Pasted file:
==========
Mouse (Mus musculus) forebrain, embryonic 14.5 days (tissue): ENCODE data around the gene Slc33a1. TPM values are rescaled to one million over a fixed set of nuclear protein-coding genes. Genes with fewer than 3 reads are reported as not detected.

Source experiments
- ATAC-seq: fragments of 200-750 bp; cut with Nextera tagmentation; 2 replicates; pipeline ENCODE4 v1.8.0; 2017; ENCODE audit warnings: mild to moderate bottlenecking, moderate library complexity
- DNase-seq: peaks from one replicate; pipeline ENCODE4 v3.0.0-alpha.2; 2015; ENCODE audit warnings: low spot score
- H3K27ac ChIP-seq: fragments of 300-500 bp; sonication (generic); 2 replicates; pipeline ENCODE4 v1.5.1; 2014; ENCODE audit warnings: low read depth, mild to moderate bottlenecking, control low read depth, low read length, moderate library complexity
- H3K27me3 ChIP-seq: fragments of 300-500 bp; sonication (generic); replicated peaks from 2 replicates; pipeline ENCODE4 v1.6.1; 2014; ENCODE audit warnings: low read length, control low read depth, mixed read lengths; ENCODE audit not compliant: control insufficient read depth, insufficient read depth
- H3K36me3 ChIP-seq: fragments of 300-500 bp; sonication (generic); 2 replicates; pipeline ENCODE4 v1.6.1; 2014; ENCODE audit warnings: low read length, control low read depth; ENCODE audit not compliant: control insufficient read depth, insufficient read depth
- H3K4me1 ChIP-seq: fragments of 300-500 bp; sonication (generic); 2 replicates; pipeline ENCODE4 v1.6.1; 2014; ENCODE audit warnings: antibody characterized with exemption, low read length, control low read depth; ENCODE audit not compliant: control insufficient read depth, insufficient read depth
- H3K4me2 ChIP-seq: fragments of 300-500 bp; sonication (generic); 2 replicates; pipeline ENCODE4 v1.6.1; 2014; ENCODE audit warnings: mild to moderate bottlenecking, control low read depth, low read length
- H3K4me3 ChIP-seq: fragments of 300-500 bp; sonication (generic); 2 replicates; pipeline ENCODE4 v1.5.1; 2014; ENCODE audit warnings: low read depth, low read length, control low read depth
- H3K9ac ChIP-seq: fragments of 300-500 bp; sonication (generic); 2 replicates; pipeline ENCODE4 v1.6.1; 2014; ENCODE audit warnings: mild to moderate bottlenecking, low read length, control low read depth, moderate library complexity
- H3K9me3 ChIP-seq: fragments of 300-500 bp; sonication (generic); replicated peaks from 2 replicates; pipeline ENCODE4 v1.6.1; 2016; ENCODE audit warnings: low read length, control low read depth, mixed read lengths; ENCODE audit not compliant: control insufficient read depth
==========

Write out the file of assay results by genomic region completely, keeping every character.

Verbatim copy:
Mouse (Mus musculus) forebrain, embryonic 14.5 days (tissue): ENCODE data around the gene Slc33a1. TPM values are rescaled to one million over a fixed set of nuclear protein-coding genes. Genes with fewer than 3 reads are reported as not detected.

Source experiments
- ATAC-seq: fragments of 200-750 bp; cut with Nextera tagmentation; 2 replicates; pipeline ENCODE4 v1.8.0; 2017; ENCODE audit warnings: mild to moderate bottlenecking, moderate library complexity
- DNase-seq: peaks from one replicate; pipeline ENCODE4 v3.0.0-alpha.2; 2015; ENCODE audit warnings: low spot score
- H3K27ac ChIP-seq: fragments of 300-500 bp; sonication (generic); 2 replicates; pipeline ENCODE4 v1.5.1; 2014; ENCODE audit warnings: low read depth, mild to moderate bottlenecking, control low read depth, low read length, moderate library complexity
- H3K27me3 ChIP-seq: fragments of 300-500 bp; sonication (generic); replicated peaks from 2 replicates; pipeline ENCODE4 v1.6.1; 2014; ENCODE audit warnings: low read length, control low read depth, mixed read lengths; ENCODE audit not compliant: control insufficient read depth, insufficient read depth
- H3K36me3 ChIP-seq: fragments of 300-500 bp; sonication (generic); 2 replicates; pipeline ENCODE4 v1.6.1; 2014; ENCODE audit warnings: low read length, control low read depth; ENCODE audit not compliant: control insufficient read depth, insufficient read depth
- H3K4me1 ChIP-seq: fragments of 300-500 bp; sonication (generic); 2 replicates; pipeline ENCODE4 v1.6.1; 2014; ENCODE audit warnings: antibody characterized with exemption, low read length, control low read depth; ENCODE audit not compliant: control insufficient read depth, insufficient read depth
- H3K4me2 ChIP-seq: fragments of 300-500 bp; sonication (generic); 2 replicates; pipeline ENCODE4 v1.6.1; 2014; ENCODE audit warnings: mild to moderate bottlenecking, control low read depth, low read length
- H3K4me3 ChIP-seq: fragments of 300-500 bp; sonication (generic); 2 replicates; pipeline ENCODE4 v1.5.1; 2014; ENCODE audit warnings: low read depth, low read length, control low read depth
- H3K9ac ChIP-seq: fragments of 300-500 bp; sonication (generic); 2 replicates; pipeline ENCODE4 v1.6.1; 2014; ENCODE audit warnings: mild to moderate bottlenecking, low read length, control low read depth, moderate library complexity
- H3K9me3 ChIP-seq: fragments of 300-500 bp; sonication (generic); replicated peaks from 2 replicates; pipeline ENCODE4 v1.6.1; 2016; ENCODE audit warnings: low read length, control low read depth, mixed read lengths; ENCODE audit not compliant: control insufficient read depth